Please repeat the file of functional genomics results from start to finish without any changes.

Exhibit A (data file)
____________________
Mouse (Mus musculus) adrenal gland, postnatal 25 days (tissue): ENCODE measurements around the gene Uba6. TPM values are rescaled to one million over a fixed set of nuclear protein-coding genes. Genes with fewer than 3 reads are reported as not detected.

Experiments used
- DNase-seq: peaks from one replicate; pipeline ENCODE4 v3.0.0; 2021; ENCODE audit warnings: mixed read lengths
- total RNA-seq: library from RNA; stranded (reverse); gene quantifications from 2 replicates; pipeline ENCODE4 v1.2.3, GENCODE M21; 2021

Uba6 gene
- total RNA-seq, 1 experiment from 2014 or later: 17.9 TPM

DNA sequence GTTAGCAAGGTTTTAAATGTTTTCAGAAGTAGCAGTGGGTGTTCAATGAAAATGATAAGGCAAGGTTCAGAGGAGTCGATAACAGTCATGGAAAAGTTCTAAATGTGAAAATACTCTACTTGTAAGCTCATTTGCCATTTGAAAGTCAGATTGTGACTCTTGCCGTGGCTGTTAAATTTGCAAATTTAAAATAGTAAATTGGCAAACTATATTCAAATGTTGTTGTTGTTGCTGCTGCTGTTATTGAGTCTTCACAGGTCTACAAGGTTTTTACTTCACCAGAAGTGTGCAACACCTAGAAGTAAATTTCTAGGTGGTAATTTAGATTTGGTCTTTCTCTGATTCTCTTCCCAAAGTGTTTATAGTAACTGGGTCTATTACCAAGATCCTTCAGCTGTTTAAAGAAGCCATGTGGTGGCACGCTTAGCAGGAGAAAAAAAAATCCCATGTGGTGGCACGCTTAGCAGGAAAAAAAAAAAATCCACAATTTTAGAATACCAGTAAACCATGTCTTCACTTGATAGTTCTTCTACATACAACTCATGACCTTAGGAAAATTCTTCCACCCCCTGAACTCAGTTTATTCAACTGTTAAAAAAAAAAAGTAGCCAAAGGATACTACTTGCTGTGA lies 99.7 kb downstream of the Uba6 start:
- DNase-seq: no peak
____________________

Mouse (Mus musculus) adrenal gland, postnatal 25 days (tissue): ENCODE measurements around the gene Uba6. TPM values are rescaled to one million over a fixed set of nuclear protein-coding genes. Genes with fewer than 3 reads are reported as not detected.

Experiments used
- DNase-seq: peaks from one replicate; pipeline ENCODE4 v3.0.0; 2021; ENCODE audit warnings: mixed read lengths
- total RNA-seq: library from RNA; stranded (reverse); gene quantifications from 2 replicates; pipeline ENCODE4 v1.2.3, GENCODE M21; 2021

Uba6 gene
- total RNA-seq, 1 experiment from 2014 or later: 17.9 TPM

DNA sequence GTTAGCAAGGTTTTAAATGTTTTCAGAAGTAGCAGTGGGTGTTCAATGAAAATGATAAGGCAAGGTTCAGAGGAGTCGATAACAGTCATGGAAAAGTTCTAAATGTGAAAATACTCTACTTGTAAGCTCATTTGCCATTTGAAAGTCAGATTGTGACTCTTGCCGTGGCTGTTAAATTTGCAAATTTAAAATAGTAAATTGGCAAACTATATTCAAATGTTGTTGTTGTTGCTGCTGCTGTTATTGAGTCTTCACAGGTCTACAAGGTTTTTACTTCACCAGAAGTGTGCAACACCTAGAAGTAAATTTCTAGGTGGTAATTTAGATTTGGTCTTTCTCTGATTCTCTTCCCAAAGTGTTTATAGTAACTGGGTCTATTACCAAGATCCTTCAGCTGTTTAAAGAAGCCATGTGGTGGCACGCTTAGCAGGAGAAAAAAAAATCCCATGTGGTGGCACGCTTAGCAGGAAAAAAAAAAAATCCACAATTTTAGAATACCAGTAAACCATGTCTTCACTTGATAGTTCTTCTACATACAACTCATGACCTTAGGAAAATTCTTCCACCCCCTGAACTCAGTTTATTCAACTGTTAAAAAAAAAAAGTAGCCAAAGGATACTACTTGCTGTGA lies 99.7 kb downstream of the Uba6 start:
- DNase-seq: no peak